You step onto a boat. It feels different—but you expected that, because you’re on the water. And while you enjoy the next few hours (or days) on the boat, you don’t really think about what it will be like when you step onto dry land.
When you finally step onto land, it’s apparent you’ve developed “sea legs” because you still feel like you’re moving, even when you’re not.
It’s not like you’ve never walked before. It’s not like you don’t know that you’re now on land. You just can’t out-think the reality that your brain and body got used to the water and now you’re back on land.
I know my title says this post is about entrepreneurship. Trust me, I’ll get there.
But here’s what I want you to think about…
Let’s say you head out onto the water the next week. Or the next month. Or the next year. Let’s say you spend a few days on a boat again.
Now imagine getting back onto land.
You know what happened last time. You’re prepped. You do all that you can to prepare yourself for the situation. And then you step onto land. Guess what happens? You still feel like you’re moving. Don’t you? Even though you knew it was coming. Even though you were prepped. Even though you had experience.
This is how I explain entrepreneurial efforts to folks who have worked in a single startup and are planning to do it again.
Every one of them assumes that because they’ve done it once before—even if they had success the first time— they’ll be better prepared the second time around.
Here’s the reality: Entrepreneurship isn’t easier the second time.
Here are 3 reasons why it’s not any easier and what you can do about it:
- Your success last time was not just about you. You were lucky. I know, you don’t want to hear it. But your theme company or your plugin company showed up at just the right time. The world was different four or five years ago.This time around, the competitive landscape will be different. So don’t trust that what you bring to the table is enough. Get some help to analyze your market and figure out the best way to differentiate yourself.
- Your expectations are higher. Admit it. When you last created your little theme shop, all you hoped for was enough extra money so that maybe you could take a nice vacation. When it grew bigger and you even hired someone on staff, you were pleasantly shocked! Now, after years of running that kind of business, you don’t have the same kinds of hopes. You want a home run. But the odds haven’t gotten any better. So you’re more likely to be disappointed. And that may lead you to quit when things get rough (and they will). Talk with those closest to you to help you set reasonable expectations.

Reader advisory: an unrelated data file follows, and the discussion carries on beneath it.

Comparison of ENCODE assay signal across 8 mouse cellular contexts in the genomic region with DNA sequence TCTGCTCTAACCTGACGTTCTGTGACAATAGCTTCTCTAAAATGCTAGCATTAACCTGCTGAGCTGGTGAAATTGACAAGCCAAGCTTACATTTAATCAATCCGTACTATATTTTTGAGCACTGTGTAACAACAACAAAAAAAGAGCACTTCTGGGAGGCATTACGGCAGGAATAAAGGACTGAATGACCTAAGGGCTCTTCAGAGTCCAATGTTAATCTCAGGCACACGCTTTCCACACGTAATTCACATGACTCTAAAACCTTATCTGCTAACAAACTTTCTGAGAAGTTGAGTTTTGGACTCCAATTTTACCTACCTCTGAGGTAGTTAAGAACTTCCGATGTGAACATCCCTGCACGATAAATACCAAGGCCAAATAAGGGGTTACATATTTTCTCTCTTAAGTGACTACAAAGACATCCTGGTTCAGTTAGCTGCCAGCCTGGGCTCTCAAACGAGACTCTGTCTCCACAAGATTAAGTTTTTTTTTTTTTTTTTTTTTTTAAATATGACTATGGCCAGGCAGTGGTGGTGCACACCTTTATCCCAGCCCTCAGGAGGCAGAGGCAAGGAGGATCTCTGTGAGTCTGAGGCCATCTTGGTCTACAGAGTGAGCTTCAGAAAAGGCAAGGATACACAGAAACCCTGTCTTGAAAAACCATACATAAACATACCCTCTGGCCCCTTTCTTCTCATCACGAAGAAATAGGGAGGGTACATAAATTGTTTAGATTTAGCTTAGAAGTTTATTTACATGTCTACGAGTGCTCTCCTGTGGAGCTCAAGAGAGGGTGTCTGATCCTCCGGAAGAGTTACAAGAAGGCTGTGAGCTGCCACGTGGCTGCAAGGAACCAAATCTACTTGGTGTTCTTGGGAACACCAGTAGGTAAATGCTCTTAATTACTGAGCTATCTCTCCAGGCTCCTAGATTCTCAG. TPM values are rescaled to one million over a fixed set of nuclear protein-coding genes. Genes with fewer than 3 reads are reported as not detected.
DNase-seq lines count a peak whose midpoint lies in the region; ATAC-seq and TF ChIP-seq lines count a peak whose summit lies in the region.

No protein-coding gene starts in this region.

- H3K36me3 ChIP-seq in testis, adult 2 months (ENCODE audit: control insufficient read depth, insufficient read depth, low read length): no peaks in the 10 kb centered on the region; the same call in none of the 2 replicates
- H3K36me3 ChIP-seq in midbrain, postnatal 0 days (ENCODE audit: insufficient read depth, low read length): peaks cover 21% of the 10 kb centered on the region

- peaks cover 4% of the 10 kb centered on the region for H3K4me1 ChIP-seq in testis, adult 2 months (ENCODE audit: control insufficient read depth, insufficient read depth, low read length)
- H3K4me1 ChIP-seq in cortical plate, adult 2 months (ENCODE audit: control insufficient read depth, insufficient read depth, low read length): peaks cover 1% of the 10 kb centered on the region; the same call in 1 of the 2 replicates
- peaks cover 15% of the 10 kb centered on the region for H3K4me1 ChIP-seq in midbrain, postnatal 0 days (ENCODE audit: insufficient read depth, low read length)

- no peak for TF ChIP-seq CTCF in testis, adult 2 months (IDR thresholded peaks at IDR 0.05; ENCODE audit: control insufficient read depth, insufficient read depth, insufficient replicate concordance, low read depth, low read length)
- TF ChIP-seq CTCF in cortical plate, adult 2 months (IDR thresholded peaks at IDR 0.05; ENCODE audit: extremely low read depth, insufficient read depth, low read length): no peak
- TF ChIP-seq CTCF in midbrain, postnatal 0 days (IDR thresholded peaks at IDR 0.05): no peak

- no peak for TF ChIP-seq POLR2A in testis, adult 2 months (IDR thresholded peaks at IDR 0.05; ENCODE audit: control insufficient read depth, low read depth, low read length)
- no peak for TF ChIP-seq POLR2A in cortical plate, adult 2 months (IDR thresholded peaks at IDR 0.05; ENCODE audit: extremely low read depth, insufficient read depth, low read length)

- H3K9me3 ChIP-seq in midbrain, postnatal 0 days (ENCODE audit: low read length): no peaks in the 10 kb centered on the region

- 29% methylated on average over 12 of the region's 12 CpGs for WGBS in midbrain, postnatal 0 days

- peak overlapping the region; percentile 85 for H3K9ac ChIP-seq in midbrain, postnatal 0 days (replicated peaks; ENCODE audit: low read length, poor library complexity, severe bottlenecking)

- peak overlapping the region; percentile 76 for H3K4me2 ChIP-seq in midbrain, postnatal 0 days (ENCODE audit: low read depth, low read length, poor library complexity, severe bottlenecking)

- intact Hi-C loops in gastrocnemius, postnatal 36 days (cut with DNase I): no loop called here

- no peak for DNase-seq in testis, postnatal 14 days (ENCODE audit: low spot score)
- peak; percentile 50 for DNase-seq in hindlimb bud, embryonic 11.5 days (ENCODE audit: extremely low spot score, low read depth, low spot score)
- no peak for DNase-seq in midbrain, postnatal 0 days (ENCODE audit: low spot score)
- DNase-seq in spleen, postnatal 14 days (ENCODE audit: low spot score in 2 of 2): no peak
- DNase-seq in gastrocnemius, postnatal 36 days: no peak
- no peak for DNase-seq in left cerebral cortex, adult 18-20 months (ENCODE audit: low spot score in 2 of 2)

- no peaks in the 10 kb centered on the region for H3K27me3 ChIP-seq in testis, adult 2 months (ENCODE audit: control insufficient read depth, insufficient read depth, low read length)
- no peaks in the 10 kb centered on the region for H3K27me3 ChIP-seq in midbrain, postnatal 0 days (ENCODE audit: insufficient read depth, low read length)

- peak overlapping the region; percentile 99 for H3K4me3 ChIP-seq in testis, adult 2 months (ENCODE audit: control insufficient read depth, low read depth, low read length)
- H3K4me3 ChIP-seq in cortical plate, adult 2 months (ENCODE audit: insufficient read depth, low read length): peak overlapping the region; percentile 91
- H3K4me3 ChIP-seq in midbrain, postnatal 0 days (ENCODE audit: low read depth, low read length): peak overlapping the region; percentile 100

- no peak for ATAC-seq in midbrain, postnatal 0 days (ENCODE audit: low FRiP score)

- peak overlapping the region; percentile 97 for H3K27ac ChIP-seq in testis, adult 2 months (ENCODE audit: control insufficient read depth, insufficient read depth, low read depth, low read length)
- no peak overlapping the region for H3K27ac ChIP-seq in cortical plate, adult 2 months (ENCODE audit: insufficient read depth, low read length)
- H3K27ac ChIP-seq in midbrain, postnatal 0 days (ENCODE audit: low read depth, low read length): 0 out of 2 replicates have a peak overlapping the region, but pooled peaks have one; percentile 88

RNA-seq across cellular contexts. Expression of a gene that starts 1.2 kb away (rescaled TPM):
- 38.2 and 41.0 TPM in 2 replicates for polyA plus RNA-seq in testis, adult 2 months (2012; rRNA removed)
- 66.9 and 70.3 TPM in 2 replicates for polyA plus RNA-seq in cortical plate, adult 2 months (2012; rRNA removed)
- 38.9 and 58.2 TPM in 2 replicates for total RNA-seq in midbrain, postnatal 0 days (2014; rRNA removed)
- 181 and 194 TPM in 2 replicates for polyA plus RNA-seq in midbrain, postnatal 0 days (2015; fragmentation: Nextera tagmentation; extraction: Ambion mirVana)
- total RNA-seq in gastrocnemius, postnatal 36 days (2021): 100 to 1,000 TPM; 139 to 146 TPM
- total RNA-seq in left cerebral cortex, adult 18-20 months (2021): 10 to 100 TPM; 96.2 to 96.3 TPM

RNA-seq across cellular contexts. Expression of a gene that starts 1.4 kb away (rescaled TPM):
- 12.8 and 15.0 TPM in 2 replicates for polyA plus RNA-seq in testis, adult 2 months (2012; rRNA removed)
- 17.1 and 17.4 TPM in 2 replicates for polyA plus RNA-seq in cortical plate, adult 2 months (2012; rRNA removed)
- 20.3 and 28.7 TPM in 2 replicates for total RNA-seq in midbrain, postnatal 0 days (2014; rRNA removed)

- Your memory is failing you. Can I tell you a secret? The last time you started something, you worked like a dog. I know, it’s hard to remember those days. If it’s been a while, it’s hard to remember how many different times your shop almost closed.
These days you want to work, even work hard, but you may have forgotten exactly how many nights you were up forever. So before you start a second run, spend some months helping others. Rest. Build up an arsenal of favors. That way, when you do start something, you can ask others to join you in helping you run at that hill again.
I’m not trying to tell you not to quit your gig and start a new company. I’m not trying to tell you that your next plugin idea will suck.
I’m simply suggesting that it won’t be any easier because you have experience. At least not the second or third time. I discovered I didn’t really get used to things until my 4th startup. So startups #4 and #5 benefited from experience, but #2 and #3 were seriously challenging.
Work hard. Make friends. Get help. Find perspective.
And most of all, rest and plan for the battle, because it will be every bit as hard as it was the first time you did it.
Chris Lema is the VP of Software Engineering at Emphasys Software, where he manages high performers and oversees product development and innovation. He’s also a blogger, ebook author and runs a WordPress meetup in North County San Diego. His coaching focuses on helping WordPress businesses, or businesses wanting to leverage WordPress.